This is one of the books that started it all! Well, at least for me…
When I first became interested in presentation design, this was one of the first books that my mentors had me read. This is a must read for anyone interested in presentation design (and that should be all of us).
This book, written by Nancy Duarte, was my first introduction into the process of thinking visually, and also “how” to create slides that fit design principles. In it, she gives a brief history of visual aids, and makes a compelling argument for presenters to raise the “stakes” on their presentations. The majority of the book outlines the process of creating presentations and actually gets into the key ideas of creating slides with sections like “creating diagrams,” “displaying data,” and “using visual elements.” The book also uses case studies of various people, projects, and presentations to highlight the key ideas.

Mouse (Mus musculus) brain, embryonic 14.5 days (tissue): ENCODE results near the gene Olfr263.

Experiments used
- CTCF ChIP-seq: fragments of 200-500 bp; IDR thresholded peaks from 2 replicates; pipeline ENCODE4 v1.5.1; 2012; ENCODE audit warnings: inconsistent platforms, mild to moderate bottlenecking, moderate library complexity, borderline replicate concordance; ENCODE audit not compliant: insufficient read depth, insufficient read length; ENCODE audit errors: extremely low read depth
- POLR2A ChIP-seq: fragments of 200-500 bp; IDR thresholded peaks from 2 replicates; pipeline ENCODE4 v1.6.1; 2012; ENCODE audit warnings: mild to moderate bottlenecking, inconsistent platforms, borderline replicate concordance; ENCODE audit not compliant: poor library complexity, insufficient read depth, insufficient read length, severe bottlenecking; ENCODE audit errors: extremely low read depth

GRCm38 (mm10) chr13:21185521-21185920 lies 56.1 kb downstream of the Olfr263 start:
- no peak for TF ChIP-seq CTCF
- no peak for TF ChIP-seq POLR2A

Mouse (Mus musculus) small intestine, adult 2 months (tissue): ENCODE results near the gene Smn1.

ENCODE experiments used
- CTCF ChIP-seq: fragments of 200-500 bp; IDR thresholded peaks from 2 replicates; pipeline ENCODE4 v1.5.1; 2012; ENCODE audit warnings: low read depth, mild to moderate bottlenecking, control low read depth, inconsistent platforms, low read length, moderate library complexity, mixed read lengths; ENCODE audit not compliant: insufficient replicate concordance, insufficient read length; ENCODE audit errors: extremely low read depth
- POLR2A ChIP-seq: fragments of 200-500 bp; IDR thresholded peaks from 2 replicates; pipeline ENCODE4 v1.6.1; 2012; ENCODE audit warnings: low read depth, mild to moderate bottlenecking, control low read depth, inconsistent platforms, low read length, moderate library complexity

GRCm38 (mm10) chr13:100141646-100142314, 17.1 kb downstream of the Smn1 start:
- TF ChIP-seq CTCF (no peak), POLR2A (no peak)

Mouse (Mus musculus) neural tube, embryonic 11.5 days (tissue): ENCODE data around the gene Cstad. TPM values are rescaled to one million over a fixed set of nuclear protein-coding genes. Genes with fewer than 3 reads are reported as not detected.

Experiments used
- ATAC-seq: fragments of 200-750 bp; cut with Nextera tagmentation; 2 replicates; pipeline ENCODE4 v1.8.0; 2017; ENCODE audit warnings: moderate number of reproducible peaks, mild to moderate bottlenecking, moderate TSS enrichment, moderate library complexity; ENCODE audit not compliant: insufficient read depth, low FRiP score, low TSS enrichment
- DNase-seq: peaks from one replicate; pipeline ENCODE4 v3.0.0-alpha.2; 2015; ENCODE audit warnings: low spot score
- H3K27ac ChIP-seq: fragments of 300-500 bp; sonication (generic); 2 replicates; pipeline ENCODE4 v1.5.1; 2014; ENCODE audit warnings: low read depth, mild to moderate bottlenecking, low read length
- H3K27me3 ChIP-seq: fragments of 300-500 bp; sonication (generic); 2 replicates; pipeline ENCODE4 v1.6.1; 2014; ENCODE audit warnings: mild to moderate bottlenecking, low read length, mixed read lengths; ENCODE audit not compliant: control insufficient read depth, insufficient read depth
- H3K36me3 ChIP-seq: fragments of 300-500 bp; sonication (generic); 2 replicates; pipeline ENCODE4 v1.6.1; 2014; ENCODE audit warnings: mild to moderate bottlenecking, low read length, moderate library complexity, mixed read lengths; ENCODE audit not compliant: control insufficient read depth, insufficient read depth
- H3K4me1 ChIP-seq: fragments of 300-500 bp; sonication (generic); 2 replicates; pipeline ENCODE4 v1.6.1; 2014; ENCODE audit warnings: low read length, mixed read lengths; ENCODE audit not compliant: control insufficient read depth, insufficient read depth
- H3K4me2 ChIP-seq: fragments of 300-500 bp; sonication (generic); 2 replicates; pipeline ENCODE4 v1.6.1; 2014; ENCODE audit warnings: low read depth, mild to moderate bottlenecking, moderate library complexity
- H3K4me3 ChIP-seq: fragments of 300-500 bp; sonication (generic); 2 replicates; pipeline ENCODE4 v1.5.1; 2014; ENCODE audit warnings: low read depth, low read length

One of the few weaknesses of this book is that it doesn’t cover design for medical education. This book is more geared towards marketing and selling ideas. In it’s defense, there are very few that are geared towards design for medical education. Our needs in medical education are obviously different. Selling and idea versus promoting learning are much different goals. The same principles apply, but must be tailored to the audience and goals.
With that said, this is still a must read for anyone serious about presentation design in any field. I find myself referring to it often. Below are some excerpts from the book. Enjoy!
Manifesto: The Five Theses of the Power of a Presentation
- Treat Your Audience as King
- Spread Ideas and Move People
- Help Them See What You Are Saying
- Practice Design, Not Decoration
- Cultivate Healthy Relationships
Quotes from the book:
“Presentation software is the first application broadly adopted by professionals that requires people to think visually. Unfortunately, most people never make the jump from verbal expression…”
“Simplicity is the essence of clear communication.”
“To communicate your data effectively, you first must articulate the conclusions you want your audience to adopt.”
“Effective slide design hinges on mastery of 3 things: Arrangement, Visual Elements, and Movement.”
Duarte, N. 2008. Slideology: The Art and Science of Creating Great Presentations. O’Reilly Media.